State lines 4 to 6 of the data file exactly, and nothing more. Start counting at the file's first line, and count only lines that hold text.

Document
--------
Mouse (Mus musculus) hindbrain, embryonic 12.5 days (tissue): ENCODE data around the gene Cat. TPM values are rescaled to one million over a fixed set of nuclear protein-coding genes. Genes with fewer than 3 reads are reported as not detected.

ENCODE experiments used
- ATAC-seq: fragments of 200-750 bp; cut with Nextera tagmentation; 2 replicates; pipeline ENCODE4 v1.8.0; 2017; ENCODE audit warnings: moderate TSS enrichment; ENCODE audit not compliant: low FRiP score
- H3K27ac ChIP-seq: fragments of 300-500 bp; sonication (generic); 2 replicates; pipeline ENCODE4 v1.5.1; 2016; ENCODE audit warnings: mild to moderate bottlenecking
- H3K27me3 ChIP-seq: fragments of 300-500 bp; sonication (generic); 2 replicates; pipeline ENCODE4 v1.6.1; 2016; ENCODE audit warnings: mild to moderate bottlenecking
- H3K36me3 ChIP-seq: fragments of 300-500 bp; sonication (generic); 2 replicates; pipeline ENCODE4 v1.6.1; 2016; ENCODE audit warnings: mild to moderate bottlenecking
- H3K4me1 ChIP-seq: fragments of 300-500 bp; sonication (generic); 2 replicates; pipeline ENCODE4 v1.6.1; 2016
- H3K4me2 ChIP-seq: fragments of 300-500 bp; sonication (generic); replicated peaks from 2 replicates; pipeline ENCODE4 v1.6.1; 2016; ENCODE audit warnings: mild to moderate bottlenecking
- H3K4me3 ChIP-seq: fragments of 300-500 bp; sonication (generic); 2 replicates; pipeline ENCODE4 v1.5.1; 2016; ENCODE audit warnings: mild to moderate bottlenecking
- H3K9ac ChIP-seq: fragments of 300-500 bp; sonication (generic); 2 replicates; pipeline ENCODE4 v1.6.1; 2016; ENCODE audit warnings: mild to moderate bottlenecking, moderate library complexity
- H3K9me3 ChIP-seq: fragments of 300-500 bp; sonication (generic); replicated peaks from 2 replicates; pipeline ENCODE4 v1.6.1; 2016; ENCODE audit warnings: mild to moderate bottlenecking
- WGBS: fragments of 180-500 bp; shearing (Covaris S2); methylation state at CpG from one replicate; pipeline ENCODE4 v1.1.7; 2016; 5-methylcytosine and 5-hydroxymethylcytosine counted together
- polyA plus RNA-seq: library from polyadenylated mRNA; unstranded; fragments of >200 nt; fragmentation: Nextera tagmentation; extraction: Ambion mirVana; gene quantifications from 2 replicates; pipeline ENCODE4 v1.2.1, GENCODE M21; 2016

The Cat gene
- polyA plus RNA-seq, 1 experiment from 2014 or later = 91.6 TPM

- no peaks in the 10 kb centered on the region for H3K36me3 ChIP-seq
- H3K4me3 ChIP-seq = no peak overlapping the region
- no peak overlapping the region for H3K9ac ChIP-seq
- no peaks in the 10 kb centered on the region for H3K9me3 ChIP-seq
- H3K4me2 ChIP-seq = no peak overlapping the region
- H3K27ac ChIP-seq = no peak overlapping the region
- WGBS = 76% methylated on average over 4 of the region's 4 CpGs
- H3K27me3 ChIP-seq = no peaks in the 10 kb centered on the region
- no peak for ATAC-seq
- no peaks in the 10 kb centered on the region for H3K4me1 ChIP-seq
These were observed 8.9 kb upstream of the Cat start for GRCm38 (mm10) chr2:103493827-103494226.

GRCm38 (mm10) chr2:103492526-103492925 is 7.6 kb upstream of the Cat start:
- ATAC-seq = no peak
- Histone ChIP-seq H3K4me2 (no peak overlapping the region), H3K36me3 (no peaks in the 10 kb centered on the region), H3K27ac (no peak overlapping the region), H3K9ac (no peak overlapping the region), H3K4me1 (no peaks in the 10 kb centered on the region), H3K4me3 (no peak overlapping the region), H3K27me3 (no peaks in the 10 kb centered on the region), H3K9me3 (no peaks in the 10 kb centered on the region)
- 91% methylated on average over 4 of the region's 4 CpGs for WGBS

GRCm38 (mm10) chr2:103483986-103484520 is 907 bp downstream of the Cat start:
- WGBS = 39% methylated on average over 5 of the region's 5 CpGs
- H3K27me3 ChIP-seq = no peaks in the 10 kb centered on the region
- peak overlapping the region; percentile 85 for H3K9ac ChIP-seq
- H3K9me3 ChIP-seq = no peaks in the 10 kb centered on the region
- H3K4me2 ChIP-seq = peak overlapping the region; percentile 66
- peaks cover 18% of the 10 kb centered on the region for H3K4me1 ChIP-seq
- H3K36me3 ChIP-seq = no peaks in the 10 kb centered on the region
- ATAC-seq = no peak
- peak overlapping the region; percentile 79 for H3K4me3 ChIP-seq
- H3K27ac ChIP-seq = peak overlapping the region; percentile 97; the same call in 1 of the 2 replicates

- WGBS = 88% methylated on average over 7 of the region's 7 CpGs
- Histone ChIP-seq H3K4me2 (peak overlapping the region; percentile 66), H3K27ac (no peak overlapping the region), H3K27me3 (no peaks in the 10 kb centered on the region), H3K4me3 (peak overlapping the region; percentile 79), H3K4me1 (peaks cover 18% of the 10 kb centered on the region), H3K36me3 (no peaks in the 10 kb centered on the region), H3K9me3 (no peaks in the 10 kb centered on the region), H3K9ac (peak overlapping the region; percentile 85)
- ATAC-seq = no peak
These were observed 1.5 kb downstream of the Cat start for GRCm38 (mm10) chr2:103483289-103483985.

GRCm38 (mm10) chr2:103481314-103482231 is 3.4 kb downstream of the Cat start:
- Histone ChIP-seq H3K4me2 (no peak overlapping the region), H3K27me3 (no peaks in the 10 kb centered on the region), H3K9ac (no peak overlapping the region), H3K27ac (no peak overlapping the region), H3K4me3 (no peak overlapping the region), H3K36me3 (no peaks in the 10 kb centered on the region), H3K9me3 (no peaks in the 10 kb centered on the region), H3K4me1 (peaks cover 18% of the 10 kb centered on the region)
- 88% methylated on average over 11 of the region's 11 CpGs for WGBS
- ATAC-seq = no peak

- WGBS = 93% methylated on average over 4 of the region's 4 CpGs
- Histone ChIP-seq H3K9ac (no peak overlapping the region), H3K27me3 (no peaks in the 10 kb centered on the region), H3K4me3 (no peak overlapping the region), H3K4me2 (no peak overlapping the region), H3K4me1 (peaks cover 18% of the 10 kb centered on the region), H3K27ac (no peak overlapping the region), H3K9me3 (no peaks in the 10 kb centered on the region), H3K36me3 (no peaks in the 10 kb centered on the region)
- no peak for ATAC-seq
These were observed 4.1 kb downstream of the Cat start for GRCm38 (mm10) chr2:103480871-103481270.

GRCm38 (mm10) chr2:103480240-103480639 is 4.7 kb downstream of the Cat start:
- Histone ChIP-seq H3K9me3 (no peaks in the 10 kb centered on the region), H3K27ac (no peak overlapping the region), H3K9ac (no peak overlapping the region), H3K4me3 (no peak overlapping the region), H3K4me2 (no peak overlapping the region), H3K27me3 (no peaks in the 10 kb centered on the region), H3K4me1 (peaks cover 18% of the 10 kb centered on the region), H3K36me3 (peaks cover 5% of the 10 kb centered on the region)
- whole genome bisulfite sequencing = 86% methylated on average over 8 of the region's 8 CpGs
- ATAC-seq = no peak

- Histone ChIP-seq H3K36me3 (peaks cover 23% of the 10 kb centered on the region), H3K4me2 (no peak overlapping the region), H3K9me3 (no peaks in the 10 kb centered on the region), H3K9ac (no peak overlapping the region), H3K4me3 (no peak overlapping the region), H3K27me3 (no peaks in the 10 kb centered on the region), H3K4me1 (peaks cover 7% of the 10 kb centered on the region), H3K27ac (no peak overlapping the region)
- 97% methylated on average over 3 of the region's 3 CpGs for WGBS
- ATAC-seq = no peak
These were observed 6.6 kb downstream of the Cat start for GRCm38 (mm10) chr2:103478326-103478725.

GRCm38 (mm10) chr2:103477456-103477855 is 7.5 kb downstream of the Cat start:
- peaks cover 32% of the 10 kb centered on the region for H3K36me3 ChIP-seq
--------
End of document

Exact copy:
- H3K27ac ChIP-seq: fragments of 300-500 bp; sonication (generic); 2 replicates; pipeline ENCODE4 v1.5.1; 2016; ENCODE audit warnings: mild to moderate bottlenecking
- H3K27me3 ChIP-seq: fragments of 300-500 bp; sonication (generic); 2 replicates; pipeline ENCODE4 v1.6.1; 2016; ENCODE audit warnings: mild to moderate bottlenecking
- H3K36me3 ChIP-seq: fragments of 300-500 bp; sonication (generic); 2 replicates; pipeline ENCODE4 v1.6.1; 2016; ENCODE audit warnings: mild to moderate bottlenecking